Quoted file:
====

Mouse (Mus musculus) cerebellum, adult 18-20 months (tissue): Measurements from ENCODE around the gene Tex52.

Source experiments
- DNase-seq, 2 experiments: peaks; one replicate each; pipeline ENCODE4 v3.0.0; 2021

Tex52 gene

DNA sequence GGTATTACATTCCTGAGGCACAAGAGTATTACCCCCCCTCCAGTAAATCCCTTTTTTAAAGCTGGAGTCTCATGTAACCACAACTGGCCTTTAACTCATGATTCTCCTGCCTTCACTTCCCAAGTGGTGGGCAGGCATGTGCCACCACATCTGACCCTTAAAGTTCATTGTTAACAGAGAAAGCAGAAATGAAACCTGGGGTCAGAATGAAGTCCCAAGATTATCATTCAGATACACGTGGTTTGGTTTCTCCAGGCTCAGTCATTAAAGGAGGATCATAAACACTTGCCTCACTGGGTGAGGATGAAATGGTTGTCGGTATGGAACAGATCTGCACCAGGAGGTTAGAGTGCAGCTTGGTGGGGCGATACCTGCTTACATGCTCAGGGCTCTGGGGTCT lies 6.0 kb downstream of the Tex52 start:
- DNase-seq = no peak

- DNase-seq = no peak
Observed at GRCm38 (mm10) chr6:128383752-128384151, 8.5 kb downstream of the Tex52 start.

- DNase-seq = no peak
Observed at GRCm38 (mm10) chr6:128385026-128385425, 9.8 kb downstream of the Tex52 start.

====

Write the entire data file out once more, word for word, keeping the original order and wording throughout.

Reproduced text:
Mouse (Mus musculus) cerebellum, adult 18-20 months (tissue): Measurements from ENCODE around the gene Tex52.

Source experiments
- DNase-seq, 2 experiments: peaks; one replicate each; pipeline ENCODE4 v3.0.0; 2021

Tex52 gene

DNA sequence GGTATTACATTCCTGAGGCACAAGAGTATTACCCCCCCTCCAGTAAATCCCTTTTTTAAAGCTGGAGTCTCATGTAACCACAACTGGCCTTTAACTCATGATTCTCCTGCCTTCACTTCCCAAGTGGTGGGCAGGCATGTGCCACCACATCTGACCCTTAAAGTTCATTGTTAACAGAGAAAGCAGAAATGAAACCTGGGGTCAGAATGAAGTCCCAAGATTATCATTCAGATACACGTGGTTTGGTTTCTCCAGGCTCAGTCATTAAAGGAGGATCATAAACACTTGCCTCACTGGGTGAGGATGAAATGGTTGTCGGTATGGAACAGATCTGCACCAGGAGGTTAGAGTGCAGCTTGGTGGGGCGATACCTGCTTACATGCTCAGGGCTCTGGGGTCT lies 6.0 kb downstream of the Tex52 start:
- DNase-seq = no peak

- DNase-seq = no peak
Observed at GRCm38 (mm10) chr6:128383752-128384151, 8.5 kb downstream of the Tex52 start.

- DNase-seq = no peak
Observed at GRCm38 (mm10) chr6:128385026-128385425, 9.8 kb downstream of the Tex52 start.